Also interesting to me was the judge, who seemed to be half-listening at times. I discovered at the end that he knew exactly what was going on, but from a novice's perspective it appeared that he was looking at other paperwork and in general not giving his full attention to the case. Apparently the judge was good at multi-tasking, though he did have a tough time understanding the explanation about how red lights are timed at the intersection.

After all the jumping through hoops, and the bitch lawyer for frumpy Sandra who raised my ire at times while cross-examining Stacy, the judge ruled that the case was what the cop originally said it was: 50/50 fault. In an interesting move, he said that he had been presiding on cases for nearly 20 years and that he had never heard anyone actually admit to running a red light (which, in Stacy's case, is technically what happened, even though it was frumpy Sandra who caused the accident by slamming into Stacy).

Overall, Erica did a good job representing Stacy and her insurance company, though there were a few unasked questions that I wish had been asked of frumpy Sandra, particularly questions that would have revealed to the judge in no uncertain terms that Sandra was lying under oath. Maybe Erica knew better under the circumstances of the situation, and I'll give her the benefit of the doubt. She has a law degree and I don't.

After the verdict was rendered, I was in rare angry form, even though the ruling was favorable for Stacy's side. I can be irritable at times, but I was downright pissed at what Sandra and her attorney had done. Sometimes I talk softly intentionally to make sure people are actively listening when I speak, but I had flipped over to full-out Loud Lou mode outside of the courtroom. Frumpy Sandra had made her way to the elevator area, but she was near enough for me to make damn sure she heard my thoughts about her lying under oath.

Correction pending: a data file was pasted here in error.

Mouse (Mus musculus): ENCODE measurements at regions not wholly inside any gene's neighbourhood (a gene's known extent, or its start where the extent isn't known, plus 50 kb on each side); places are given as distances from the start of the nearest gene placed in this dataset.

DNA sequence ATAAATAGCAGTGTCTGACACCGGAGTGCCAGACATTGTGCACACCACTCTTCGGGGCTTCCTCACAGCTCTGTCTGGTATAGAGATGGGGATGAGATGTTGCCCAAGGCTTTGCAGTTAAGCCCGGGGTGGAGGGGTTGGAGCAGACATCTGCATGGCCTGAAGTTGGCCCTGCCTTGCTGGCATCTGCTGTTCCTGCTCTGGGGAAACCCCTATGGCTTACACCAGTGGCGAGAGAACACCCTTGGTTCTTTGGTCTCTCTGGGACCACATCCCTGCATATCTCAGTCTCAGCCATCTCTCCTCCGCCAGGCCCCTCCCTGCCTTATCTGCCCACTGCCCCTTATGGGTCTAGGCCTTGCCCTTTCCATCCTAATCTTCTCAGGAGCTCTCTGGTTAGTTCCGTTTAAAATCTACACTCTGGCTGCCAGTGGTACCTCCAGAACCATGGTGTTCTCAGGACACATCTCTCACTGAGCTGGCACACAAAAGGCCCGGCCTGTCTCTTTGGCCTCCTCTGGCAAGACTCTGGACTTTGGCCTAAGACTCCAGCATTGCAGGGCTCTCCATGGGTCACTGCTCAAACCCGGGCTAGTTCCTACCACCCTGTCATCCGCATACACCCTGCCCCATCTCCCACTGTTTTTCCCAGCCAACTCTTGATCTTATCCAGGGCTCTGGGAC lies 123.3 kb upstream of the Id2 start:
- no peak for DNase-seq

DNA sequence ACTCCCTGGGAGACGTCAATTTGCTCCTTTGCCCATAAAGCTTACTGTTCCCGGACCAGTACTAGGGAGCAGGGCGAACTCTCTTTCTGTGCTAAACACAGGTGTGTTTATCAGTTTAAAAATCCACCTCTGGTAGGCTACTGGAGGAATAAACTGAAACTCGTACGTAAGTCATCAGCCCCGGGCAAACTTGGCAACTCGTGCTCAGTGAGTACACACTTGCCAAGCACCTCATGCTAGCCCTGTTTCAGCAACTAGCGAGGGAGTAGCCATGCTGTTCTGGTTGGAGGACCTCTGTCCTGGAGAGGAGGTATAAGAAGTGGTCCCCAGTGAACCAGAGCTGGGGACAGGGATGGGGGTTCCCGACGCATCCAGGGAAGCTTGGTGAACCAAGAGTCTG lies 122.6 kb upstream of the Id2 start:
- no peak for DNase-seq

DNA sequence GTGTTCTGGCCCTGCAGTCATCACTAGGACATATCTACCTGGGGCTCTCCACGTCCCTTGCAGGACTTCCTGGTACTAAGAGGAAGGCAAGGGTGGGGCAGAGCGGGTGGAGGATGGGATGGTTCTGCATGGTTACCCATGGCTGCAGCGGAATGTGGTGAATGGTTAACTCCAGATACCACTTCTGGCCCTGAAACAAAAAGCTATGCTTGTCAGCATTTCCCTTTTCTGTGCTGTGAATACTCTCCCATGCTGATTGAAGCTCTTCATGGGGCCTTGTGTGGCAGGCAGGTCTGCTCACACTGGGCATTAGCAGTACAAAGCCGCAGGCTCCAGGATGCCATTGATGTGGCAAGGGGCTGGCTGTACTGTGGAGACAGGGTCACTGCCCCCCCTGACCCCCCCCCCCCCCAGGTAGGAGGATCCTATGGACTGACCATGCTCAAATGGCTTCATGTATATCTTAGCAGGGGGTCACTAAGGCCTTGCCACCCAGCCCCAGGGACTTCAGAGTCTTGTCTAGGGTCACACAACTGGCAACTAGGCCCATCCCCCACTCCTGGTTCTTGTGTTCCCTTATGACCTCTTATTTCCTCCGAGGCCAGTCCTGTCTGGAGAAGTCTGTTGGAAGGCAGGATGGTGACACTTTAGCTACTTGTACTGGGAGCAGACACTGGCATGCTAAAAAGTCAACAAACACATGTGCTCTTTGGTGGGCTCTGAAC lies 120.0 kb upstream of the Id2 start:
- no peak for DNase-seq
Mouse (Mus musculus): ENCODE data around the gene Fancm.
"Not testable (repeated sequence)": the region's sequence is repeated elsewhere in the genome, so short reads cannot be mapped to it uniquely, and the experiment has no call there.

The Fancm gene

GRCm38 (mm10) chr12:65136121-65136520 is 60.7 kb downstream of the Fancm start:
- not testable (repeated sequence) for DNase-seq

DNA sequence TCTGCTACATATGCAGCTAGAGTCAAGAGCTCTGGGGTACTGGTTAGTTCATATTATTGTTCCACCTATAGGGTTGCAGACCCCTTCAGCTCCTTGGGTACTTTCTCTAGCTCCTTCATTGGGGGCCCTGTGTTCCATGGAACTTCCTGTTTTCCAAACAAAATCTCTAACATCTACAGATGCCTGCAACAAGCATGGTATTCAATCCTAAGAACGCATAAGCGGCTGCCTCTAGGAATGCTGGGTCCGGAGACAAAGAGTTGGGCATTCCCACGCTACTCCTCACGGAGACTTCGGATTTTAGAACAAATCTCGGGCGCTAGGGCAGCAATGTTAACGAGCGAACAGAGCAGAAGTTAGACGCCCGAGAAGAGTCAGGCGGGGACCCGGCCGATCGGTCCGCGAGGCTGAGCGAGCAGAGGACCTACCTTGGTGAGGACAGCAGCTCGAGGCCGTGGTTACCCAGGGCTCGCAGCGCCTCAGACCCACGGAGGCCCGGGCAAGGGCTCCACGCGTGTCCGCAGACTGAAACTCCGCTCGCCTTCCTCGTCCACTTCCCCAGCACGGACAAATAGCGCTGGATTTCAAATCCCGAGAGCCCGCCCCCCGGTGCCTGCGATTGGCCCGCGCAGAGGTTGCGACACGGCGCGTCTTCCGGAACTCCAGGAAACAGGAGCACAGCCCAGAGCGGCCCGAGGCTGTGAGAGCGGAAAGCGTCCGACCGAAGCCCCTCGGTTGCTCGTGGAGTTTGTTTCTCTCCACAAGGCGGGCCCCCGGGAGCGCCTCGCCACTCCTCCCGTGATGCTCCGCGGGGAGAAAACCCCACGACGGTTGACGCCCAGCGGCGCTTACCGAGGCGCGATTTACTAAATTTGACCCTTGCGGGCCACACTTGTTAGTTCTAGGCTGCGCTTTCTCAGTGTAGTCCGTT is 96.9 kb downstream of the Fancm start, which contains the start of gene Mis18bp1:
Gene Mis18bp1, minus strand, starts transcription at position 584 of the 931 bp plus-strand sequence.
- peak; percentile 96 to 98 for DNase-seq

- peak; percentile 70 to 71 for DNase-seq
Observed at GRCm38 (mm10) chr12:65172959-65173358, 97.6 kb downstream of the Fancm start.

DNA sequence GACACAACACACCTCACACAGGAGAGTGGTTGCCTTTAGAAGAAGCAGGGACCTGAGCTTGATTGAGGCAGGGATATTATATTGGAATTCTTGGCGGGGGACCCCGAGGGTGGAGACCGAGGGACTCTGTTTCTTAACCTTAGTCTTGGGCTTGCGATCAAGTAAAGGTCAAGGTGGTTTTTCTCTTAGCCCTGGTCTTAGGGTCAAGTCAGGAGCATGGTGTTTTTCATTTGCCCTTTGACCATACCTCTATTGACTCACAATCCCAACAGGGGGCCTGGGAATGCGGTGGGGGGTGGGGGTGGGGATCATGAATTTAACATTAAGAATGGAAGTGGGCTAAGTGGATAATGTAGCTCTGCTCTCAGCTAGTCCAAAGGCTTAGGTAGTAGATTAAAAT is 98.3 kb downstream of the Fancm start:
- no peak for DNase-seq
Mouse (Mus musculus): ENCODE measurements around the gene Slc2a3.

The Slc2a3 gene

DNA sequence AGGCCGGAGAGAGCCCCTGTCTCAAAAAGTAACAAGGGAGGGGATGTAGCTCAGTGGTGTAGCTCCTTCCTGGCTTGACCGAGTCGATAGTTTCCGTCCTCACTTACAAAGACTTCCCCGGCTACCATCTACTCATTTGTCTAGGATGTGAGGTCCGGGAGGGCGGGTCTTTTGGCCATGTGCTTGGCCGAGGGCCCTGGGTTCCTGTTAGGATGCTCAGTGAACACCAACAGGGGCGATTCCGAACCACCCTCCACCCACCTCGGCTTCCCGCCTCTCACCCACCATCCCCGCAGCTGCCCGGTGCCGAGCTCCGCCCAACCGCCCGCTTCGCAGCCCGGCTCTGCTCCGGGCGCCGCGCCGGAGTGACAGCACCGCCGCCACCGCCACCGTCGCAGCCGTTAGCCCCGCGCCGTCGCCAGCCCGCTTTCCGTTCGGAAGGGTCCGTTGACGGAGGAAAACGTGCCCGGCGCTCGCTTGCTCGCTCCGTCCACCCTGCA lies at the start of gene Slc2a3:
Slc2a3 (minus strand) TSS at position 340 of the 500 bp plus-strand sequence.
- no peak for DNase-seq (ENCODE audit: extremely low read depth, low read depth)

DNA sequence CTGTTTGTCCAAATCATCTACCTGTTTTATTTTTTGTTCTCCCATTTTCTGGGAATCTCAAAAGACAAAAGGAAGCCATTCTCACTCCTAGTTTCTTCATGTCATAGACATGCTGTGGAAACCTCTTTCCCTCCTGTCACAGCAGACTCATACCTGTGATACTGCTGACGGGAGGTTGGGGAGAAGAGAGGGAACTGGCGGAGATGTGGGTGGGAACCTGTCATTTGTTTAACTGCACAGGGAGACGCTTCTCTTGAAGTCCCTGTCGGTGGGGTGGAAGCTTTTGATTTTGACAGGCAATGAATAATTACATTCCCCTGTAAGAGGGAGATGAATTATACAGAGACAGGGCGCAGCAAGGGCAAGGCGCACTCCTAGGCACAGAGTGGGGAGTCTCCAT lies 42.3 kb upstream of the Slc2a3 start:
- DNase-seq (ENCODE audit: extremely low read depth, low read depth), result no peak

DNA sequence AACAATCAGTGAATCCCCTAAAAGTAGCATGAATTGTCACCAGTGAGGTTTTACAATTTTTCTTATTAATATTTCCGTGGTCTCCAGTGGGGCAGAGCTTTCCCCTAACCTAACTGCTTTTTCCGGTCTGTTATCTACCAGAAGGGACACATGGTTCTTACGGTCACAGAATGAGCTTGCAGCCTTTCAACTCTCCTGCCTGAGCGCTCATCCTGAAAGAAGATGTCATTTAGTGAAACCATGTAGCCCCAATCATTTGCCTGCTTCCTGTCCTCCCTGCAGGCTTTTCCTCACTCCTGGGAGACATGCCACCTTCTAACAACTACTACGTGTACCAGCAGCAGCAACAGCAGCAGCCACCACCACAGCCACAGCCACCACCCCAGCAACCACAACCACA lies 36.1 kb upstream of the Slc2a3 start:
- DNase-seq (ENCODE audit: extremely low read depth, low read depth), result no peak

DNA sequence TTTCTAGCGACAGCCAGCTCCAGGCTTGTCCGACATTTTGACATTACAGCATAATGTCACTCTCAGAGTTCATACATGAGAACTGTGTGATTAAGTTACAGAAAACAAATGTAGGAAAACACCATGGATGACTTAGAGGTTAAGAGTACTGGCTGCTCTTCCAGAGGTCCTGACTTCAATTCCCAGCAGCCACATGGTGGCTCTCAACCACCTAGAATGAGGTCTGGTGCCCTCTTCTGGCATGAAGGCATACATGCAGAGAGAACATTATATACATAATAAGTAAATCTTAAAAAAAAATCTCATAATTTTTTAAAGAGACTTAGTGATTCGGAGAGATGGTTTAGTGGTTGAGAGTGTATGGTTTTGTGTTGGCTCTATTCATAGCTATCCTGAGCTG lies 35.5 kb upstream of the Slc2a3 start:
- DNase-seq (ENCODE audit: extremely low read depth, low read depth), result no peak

Almost immediately, both Stacy and Erica did their best to calm me down. Erica specifically suggested that we wait and let the other side go down the elevator first. In hindsight, that was probably a wise move.

Stacy and I said our goodbyes to Erica and rode down to the lobby. I scanned the lobby area, looking for frumpy Sandra. No dice. From my days doing Mock Trial in high school, I was familiar with how the security system is set up at Nashville courthouses, with a walkway beside the machines for people exiting the building. I lead Stacy outside into the plaza.

Once we reached the sidewalk I saw frumpy Sandra shuffling along down the road. Perhaps it was my instincts to protect Stacy kicking in, but I felt myself getting whisky-angry, which is an odd sensation when you are sober. I walk with a naturally quick pace, but even by my standards I sped up as Stacy and I proceeded hand-in-hand toward the parking area. We drew closer to frumpy Sandra, and I really wanted to give that bitch a piece of my mind.

Stacy, who is masterful at reading me, picked up on it right away. She asked me to hold back, specifically saying to do it for her. As livid as I was and as much as I wanted to lecture that spineless, lying, bottom-feeding troll, because of Stacy I let it go. Frumpy Sandra continued down the sidewalk while we cut over via the crosswalk to the side where we had parked.

In the end, the proceedings proved to be a colossal waste of time for all involved considering the outcome. At the same time, I'm glad I went along for the experience -- and also to lend moral support to Stacy. Plus I got to see the frumpy hag that sued her gain nothing, which is a happy ending in my book.